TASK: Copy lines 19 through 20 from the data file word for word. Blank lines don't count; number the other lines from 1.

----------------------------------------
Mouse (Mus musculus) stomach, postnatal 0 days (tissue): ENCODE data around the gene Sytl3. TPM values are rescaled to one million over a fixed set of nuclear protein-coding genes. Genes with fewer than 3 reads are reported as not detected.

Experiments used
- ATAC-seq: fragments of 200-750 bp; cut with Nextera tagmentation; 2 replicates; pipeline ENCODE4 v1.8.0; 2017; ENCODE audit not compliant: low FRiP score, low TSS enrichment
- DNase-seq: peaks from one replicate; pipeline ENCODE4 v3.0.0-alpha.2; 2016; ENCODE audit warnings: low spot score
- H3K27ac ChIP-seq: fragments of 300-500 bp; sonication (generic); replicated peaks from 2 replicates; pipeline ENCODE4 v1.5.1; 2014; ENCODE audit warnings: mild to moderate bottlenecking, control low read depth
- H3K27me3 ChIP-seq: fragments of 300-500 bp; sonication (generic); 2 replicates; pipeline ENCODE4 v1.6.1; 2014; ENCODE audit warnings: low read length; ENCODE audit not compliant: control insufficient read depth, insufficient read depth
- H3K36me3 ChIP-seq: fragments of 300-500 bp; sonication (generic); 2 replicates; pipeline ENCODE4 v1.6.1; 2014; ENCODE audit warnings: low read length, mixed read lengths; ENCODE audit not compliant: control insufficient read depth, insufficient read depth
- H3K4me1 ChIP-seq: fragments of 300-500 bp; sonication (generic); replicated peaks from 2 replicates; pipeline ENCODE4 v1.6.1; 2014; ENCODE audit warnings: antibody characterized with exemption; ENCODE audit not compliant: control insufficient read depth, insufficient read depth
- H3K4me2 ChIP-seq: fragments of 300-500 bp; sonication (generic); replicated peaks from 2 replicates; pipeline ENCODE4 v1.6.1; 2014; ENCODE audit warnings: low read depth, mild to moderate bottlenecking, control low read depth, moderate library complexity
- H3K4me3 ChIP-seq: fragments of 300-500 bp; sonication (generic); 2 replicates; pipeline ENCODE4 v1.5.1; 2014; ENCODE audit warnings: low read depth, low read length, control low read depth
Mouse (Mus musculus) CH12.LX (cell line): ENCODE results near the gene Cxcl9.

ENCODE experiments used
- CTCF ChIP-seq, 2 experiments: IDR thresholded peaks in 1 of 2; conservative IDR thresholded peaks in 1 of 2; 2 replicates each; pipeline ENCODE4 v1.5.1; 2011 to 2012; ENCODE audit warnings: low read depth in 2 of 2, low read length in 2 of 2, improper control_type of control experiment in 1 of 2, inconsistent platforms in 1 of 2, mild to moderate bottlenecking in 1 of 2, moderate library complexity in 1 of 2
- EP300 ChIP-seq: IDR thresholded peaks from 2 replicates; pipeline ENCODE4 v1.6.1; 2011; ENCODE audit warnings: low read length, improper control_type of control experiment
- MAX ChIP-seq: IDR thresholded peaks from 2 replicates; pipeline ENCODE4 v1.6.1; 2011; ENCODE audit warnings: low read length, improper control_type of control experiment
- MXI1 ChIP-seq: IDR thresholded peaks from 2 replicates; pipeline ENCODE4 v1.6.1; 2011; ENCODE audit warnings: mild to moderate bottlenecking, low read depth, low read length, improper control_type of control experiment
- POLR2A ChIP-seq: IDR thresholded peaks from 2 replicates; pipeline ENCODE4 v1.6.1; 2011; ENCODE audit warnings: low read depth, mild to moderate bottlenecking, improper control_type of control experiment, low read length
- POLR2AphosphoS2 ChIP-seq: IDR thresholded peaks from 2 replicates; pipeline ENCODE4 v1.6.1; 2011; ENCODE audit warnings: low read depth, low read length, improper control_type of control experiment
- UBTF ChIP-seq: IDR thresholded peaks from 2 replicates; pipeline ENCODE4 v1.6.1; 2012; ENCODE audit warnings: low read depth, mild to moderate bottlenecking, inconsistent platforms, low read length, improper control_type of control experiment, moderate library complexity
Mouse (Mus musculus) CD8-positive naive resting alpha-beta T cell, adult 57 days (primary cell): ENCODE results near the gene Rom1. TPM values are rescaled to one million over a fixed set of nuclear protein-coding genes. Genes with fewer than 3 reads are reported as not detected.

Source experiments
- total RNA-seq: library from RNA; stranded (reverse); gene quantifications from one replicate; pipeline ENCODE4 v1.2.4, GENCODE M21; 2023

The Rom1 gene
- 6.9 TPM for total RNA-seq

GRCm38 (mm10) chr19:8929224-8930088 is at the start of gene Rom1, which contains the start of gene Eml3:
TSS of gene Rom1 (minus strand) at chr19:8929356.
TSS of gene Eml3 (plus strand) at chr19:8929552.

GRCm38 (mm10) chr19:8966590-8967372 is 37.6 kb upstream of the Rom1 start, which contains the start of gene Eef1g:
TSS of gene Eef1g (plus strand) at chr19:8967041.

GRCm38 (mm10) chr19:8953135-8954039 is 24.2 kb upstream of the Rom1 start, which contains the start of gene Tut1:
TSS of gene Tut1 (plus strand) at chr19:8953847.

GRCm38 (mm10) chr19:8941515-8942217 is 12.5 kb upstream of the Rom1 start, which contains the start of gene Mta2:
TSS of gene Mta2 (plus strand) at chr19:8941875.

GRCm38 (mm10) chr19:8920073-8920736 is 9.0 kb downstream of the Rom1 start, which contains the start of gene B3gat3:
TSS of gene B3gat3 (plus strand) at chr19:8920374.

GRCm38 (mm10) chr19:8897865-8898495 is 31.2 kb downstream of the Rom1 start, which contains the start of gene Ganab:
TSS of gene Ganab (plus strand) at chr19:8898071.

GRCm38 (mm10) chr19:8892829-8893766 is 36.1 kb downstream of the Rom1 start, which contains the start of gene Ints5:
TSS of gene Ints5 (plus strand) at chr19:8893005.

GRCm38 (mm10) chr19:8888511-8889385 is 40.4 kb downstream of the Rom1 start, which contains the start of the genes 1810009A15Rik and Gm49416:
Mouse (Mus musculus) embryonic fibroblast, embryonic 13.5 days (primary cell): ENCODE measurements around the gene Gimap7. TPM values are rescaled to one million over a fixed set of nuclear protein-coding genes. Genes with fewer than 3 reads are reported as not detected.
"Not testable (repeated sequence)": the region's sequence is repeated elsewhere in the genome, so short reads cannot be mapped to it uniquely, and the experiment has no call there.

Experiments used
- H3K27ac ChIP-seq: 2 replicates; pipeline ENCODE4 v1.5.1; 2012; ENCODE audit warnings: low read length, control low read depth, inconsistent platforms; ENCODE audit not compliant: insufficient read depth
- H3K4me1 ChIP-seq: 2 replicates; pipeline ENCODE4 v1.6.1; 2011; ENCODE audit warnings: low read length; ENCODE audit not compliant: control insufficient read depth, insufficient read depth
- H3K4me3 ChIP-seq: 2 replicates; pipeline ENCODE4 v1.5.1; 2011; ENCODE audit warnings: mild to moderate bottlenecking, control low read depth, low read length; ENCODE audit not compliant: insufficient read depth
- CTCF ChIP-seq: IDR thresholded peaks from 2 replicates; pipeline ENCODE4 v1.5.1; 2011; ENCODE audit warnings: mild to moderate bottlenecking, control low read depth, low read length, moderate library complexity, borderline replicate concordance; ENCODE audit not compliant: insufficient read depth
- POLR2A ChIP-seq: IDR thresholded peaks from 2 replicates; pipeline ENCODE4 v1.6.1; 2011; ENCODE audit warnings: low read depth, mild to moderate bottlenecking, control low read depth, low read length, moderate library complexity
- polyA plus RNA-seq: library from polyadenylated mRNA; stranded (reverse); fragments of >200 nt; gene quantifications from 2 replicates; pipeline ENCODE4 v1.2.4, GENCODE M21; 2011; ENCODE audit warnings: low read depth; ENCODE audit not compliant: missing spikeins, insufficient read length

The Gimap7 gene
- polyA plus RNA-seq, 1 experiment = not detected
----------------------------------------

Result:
- UBTF ChIP-seq: IDR thresholded peaks from 2 replicates; pipeline ENCODE4 v1.6.1; 2012; ENCODE audit warnings: low read depth, mild to moderate bottlenecking, inconsistent platforms, low read length, improper control_type of control experiment, moderate library complexity
Mouse (Mus musculus) CD8-positive naive resting alpha-beta T cell, adult 57 days (primary cell): ENCODE results near the gene Rom1. TPM values are rescaled to one million over a fixed set of nuclear protein-coding genes. Genes with fewer than 3 reads are reported as not detected.